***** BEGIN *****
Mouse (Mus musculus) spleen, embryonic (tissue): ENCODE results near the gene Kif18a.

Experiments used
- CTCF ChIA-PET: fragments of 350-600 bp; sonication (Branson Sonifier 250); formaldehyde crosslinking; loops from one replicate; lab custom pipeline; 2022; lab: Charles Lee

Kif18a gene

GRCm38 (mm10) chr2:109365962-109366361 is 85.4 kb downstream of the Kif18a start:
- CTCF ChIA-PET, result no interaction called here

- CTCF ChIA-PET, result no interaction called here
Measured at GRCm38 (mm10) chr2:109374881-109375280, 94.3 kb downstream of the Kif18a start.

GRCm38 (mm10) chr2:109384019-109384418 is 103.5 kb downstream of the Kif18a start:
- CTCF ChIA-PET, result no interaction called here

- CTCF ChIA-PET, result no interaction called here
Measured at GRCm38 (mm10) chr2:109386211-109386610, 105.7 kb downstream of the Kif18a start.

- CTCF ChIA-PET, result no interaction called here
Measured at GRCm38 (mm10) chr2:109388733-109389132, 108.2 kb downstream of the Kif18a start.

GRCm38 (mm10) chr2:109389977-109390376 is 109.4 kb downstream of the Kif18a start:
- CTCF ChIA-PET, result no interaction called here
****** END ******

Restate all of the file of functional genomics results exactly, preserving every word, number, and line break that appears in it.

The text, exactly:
Mouse (Mus musculus) spleen, embryonic (tissue): ENCODE results near the gene Kif18a.

Experiments used
- CTCF ChIA-PET: fragments of 350-600 bp; sonication (Branson Sonifier 250); formaldehyde crosslinking; loops from one replicate; lab custom pipeline; 2022; lab: Charles Lee

Kif18a gene

GRCm38 (mm10) chr2:109365962-109366361 is 85.4 kb downstream of the Kif18a start:
- CTCF ChIA-PET, result no interaction called here

- CTCF ChIA-PET, result no interaction called here
Measured at GRCm38 (mm10) chr2:109374881-109375280, 94.3 kb downstream of the Kif18a start.

GRCm38 (mm10) chr2:109384019-109384418 is 103.5 kb downstream of the Kif18a start:
- CTCF ChIA-PET, result no interaction called here

- CTCF ChIA-PET, result no interaction called here
Measured at GRCm38 (mm10) chr2:109386211-109386610, 105.7 kb downstream of the Kif18a start.

- CTCF ChIA-PET, result no interaction called here
Measured at GRCm38 (mm10) chr2:109388733-109389132, 108.2 kb downstream of the Kif18a start.

GRCm38 (mm10) chr2:109389977-109390376 is 109.4 kb downstream of the Kif18a start:
- CTCF ChIA-PET, result no interaction called here